E-Comm urges people to keep 911 clear for emergency calls

E-Comm's Jefferey Ching takes a call.
E-Comm's Jefferey Ching takes a call. E-Comm

The latest estimates from E-Comm, B.C.’s largest emergency communications centre, says one-in-five 911 calls aren’t urgent.

The organization is putting out another call to make sure people recognize when to call 911 and when to call your local non-emergency police.

Recently, dispatchers say they’ve had to take quite a few non-emergency calls, which can divert resources from where they’re needed the most.

READ MORE: When should you call 9-1-1?

“911 is for those who need assistance right away – their health, safety or property is in immediate jeopardy, or a crime is in progress,” says Jasmine Bradley, E-Comm’s manager of corporate communications.

Some of the recent examples where call-takers took non-emergency calls include:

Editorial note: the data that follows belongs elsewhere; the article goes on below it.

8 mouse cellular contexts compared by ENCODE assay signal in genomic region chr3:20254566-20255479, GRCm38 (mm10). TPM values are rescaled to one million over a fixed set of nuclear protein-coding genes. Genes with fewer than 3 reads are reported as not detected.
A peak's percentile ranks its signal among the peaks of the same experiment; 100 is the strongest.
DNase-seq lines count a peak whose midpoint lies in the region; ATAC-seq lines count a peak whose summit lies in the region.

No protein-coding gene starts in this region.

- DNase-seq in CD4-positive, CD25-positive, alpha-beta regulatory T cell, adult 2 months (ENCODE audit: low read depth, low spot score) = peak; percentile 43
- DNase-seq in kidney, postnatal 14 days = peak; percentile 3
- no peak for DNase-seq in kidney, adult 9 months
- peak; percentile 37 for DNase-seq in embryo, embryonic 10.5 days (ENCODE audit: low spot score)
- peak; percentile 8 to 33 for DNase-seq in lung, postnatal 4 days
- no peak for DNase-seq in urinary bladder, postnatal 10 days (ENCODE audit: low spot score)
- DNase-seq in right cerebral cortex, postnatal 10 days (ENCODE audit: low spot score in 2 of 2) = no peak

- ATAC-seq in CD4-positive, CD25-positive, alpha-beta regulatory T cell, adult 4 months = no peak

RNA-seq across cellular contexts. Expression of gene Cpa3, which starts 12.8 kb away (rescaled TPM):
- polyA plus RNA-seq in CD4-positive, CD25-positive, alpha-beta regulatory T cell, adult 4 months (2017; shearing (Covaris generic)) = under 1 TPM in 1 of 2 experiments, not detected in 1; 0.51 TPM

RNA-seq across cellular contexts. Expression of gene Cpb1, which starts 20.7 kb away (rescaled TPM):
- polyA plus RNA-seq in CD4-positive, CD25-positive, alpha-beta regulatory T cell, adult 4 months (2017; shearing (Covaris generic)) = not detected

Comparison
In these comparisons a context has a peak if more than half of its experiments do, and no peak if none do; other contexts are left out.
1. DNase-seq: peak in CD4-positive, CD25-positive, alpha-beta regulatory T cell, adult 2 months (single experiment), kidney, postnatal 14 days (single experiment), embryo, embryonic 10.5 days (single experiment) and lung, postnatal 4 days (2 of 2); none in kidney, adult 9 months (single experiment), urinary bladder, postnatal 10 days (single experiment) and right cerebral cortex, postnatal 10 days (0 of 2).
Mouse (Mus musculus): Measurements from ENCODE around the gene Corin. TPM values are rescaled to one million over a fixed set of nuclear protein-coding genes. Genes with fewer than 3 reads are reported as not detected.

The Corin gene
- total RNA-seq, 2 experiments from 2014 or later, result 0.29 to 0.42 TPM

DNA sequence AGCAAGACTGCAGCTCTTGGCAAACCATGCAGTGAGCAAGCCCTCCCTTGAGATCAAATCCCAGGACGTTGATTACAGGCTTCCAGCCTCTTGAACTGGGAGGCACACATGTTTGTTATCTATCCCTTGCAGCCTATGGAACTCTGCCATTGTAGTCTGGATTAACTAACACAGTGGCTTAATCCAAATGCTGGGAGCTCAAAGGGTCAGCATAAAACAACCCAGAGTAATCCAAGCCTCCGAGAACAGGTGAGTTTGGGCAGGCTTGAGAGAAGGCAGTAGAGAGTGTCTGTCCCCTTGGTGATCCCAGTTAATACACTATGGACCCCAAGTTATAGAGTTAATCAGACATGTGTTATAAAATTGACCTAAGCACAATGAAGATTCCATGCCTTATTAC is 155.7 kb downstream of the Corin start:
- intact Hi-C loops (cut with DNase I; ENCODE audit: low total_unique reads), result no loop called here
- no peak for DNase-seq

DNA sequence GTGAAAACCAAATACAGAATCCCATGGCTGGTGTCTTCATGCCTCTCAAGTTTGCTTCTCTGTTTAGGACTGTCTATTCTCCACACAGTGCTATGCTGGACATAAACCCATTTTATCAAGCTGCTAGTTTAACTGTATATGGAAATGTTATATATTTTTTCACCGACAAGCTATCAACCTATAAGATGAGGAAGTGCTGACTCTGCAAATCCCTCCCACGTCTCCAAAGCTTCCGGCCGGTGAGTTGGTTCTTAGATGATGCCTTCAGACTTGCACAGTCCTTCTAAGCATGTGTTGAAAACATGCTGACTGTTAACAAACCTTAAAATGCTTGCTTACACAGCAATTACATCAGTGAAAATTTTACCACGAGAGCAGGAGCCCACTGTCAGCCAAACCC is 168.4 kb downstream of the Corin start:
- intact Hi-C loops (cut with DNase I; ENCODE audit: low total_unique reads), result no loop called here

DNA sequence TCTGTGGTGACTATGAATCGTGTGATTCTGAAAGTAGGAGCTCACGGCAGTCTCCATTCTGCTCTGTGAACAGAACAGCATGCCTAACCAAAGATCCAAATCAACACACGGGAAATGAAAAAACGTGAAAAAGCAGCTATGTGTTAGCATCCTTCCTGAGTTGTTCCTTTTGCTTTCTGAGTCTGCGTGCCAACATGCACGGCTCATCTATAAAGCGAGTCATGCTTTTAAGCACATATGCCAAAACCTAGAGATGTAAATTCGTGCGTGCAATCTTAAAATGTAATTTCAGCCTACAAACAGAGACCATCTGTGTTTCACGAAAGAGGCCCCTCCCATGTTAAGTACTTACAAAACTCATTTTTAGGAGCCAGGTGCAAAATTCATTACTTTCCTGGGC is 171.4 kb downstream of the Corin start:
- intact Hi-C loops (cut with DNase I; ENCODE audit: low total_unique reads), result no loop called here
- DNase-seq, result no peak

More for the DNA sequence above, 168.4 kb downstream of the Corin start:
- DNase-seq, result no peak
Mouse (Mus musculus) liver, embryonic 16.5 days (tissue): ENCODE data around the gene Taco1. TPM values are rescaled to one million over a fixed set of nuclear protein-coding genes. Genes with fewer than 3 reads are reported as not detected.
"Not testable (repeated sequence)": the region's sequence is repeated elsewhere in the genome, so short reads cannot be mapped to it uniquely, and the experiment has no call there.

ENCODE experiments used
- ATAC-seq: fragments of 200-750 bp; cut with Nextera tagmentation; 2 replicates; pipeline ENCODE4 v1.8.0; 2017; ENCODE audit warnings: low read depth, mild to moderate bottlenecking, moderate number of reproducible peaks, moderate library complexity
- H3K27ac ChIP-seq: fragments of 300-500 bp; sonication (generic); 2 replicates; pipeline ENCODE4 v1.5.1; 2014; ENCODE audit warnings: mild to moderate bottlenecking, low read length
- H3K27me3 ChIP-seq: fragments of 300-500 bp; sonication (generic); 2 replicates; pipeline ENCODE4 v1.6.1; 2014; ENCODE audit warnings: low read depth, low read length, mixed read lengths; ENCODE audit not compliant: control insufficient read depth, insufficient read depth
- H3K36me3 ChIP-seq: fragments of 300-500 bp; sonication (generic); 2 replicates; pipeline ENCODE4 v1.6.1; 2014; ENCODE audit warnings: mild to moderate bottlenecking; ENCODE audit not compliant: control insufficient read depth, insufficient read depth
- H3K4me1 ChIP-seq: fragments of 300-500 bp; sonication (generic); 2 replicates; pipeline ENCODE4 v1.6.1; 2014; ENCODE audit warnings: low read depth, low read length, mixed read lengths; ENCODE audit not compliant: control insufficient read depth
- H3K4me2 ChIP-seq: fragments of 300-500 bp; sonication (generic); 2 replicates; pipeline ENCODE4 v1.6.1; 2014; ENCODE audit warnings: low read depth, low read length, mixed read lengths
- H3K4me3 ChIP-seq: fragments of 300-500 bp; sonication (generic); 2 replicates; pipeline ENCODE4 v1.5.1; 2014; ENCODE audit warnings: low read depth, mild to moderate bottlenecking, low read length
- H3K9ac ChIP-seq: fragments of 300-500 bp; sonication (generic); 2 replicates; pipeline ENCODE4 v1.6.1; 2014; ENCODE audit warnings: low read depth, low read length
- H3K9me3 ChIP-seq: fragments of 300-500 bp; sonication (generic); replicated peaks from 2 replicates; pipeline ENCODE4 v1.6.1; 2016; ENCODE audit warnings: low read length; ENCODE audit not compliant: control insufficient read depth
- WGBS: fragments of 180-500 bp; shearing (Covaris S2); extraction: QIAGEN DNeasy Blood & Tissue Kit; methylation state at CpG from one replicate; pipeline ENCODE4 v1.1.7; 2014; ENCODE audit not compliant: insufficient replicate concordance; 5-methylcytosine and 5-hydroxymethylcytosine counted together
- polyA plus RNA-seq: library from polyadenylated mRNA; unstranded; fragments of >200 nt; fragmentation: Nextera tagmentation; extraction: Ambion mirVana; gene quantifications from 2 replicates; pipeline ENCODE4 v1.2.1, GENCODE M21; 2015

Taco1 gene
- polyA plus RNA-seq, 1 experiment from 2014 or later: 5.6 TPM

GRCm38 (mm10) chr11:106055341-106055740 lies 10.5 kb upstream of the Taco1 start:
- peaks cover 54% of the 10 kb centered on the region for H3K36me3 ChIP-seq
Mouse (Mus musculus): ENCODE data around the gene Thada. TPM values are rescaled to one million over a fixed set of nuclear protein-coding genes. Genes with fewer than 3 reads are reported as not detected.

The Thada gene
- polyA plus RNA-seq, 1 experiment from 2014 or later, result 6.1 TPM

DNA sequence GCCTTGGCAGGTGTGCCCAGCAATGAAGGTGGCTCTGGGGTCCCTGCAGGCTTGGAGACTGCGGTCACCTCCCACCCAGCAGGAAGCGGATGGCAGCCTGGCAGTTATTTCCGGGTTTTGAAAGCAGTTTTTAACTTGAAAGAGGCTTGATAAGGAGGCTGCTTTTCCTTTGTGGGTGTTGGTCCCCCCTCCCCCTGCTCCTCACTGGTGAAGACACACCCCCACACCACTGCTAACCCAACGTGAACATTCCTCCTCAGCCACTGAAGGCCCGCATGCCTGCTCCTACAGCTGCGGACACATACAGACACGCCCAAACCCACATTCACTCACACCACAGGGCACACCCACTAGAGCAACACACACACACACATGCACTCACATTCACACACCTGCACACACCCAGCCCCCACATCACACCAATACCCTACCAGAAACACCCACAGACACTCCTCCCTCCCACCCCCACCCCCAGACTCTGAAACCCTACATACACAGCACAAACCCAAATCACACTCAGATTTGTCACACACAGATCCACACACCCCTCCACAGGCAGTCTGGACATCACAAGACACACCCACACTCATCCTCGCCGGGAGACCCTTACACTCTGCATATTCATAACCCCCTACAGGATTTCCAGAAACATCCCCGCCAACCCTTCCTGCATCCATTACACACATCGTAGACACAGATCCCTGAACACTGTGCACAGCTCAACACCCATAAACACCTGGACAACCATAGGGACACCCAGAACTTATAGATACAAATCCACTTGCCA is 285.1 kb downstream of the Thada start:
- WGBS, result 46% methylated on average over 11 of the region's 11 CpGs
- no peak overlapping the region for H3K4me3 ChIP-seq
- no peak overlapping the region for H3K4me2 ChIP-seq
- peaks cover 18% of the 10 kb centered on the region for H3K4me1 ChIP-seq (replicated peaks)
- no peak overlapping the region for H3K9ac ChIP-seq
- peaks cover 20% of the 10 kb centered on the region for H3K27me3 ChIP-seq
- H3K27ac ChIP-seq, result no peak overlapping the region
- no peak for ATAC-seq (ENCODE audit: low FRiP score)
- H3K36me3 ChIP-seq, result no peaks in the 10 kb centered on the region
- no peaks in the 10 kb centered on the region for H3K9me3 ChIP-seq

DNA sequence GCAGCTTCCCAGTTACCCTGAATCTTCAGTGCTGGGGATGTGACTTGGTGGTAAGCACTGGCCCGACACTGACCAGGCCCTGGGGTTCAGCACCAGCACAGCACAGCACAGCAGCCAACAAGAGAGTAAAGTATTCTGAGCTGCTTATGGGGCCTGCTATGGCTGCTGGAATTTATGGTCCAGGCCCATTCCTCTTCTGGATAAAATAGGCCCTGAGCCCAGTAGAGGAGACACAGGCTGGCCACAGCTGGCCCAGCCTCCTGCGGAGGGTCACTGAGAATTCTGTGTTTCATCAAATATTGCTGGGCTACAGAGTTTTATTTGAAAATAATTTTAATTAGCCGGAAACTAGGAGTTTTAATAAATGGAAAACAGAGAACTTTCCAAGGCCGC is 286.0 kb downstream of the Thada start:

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  • Vehicle break-in that happened three days earlier
  • Motor vehicle crash with no injuries and the vehicle was driveable
  • A break-in that occurred 90 minutes earlier, with no suspect on scene and no one at risk

E-Comm police call-taker Jefferey Ching took the call about the three-day-old vehicle break-in:

“Before we ask a 911 caller to hang-up and call their local non-emergency number, we have to take time to assess whether the situation is an actual emergency. My caller certainly needed to report that break-in to police, but the non-emergency line is a better choice so that if someone calls 911 for a true emergency, they get through as soon as possible. ”

E-Comm does note if there is ever any doubt as to whether or not someone is in danger, they should call 911.

To find out what the non-emergency police number is for your municipality, click here.